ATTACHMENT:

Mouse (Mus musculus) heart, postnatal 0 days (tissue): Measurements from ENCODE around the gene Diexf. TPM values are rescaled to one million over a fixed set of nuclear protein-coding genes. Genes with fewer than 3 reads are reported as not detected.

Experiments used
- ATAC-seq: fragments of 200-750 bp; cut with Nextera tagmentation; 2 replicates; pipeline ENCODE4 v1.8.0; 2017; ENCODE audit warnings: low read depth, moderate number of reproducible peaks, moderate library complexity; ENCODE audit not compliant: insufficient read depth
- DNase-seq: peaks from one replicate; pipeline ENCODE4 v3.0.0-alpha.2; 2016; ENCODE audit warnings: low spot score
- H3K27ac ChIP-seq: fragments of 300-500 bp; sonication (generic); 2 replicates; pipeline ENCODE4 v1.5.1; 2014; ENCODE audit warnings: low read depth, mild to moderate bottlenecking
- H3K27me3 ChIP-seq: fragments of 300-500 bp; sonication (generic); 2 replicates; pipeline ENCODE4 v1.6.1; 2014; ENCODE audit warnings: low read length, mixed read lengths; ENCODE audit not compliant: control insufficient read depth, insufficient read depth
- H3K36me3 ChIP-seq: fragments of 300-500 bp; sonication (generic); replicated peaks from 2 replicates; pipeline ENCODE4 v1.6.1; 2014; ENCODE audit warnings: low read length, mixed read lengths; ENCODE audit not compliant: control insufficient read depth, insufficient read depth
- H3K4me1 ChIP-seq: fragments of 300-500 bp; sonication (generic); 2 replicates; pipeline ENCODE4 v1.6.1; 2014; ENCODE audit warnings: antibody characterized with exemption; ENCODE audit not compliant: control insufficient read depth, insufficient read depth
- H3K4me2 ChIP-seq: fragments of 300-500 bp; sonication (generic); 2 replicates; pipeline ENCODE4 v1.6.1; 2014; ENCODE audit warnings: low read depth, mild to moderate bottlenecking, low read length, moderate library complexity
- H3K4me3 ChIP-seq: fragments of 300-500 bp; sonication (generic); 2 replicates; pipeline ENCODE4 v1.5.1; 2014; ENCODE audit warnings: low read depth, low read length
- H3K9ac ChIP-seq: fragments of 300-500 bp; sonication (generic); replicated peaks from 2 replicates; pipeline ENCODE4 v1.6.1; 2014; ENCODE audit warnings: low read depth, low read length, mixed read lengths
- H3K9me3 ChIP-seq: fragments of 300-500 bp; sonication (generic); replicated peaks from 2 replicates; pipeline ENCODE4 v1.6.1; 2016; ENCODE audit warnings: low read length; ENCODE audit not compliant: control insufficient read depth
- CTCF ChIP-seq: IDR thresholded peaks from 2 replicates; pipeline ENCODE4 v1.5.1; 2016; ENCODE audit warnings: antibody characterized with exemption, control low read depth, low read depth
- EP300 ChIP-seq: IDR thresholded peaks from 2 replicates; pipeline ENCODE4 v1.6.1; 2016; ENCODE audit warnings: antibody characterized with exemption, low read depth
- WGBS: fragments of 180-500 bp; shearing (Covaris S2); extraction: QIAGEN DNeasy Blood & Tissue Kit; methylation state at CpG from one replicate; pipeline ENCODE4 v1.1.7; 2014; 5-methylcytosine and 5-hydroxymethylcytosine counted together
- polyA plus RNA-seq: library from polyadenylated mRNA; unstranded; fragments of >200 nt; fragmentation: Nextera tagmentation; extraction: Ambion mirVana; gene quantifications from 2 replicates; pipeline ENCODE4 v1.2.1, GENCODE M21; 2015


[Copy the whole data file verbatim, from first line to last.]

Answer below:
Mouse (Mus musculus) heart, postnatal 0 days (tissue): Measurements from ENCODE around the gene Diexf. TPM values are rescaled to one million over a fixed set of nuclear protein-coding genes. Genes with fewer than 3 reads are reported as not detected.

Experiments used
- ATAC-seq: fragments of 200-750 bp; cut with Nextera tagmentation; 2 replicates; pipeline ENCODE4 v1.8.0; 2017; ENCODE audit warnings: low read depth, moderate number of reproducible peaks, moderate library complexity; ENCODE audit not compliant: insufficient read depth
- DNase-seq: peaks from one replicate; pipeline ENCODE4 v3.0.0-alpha.2; 2016; ENCODE audit warnings: low spot score
- H3K27ac ChIP-seq: fragments of 300-500 bp; sonication (generic); 2 replicates; pipeline ENCODE4 v1.5.1; 2014; ENCODE audit warnings: low read depth, mild to moderate bottlenecking
- H3K27me3 ChIP-seq: fragments of 300-500 bp; sonication (generic); 2 replicates; pipeline ENCODE4 v1.6.1; 2014; ENCODE audit warnings: low read length, mixed read lengths; ENCODE audit not compliant: control insufficient read depth, insufficient read depth
- H3K36me3 ChIP-seq: fragments of 300-500 bp; sonication (generic); replicated peaks from 2 replicates; pipeline ENCODE4 v1.6.1; 2014; ENCODE audit warnings: low read length, mixed read lengths; ENCODE audit not compliant: control insufficient read depth, insufficient read depth
- H3K4me1 ChIP-seq: fragments of 300-500 bp; sonication (generic); 2 replicates; pipeline ENCODE4 v1.6.1; 2014; ENCODE audit warnings: antibody characterized with exemption; ENCODE audit not compliant: control insufficient read depth, insufficient read depth
- H3K4me2 ChIP-seq: fragments of 300-500 bp; sonication (generic); 2 replicates; pipeline ENCODE4 v1.6.1; 2014; ENCODE audit warnings: low read depth, mild to moderate bottlenecking, low read length, moderate library complexity
- H3K4me3 ChIP-seq: fragments of 300-500 bp; sonication (generic); 2 replicates; pipeline ENCODE4 v1.5.1; 2014; ENCODE audit warnings: low read depth, low read length
- H3K9ac ChIP-seq: fragments of 300-500 bp; sonication (generic); replicated peaks from 2 replicates; pipeline ENCODE4 v1.6.1; 2014; ENCODE audit warnings: low read depth, low read length, mixed read lengths
- H3K9me3 ChIP-seq: fragments of 300-500 bp; sonication (generic); replicated peaks from 2 replicates; pipeline ENCODE4 v1.6.1; 2016; ENCODE audit warnings: low read length; ENCODE audit not compliant: control insufficient read depth
- CTCF ChIP-seq: IDR thresholded peaks from 2 replicates; pipeline ENCODE4 v1.5.1; 2016; ENCODE audit warnings: antibody characterized with exemption, control low read depth, low read depth
- EP300 ChIP-seq: IDR thresholded peaks from 2 replicates; pipeline ENCODE4 v1.6.1; 2016; ENCODE audit warnings: antibody characterized with exemption, low read depth
- WGBS: fragments of 180-500 bp; shearing (Covaris S2); extraction: QIAGEN DNeasy Blood & Tissue Kit; methylation state at CpG from one replicate; pipeline ENCODE4 v1.1.7; 2014; 5-methylcytosine and 5-hydroxymethylcytosine counted together
- polyA plus RNA-seq: library from polyadenylated mRNA; unstranded; fragments of >200 nt; fragmentation: Nextera tagmentation; extraction: Ambion mirVana; gene quantifications from 2 replicates; pipeline ENCODE4 v1.2.1, GENCODE M21; 2015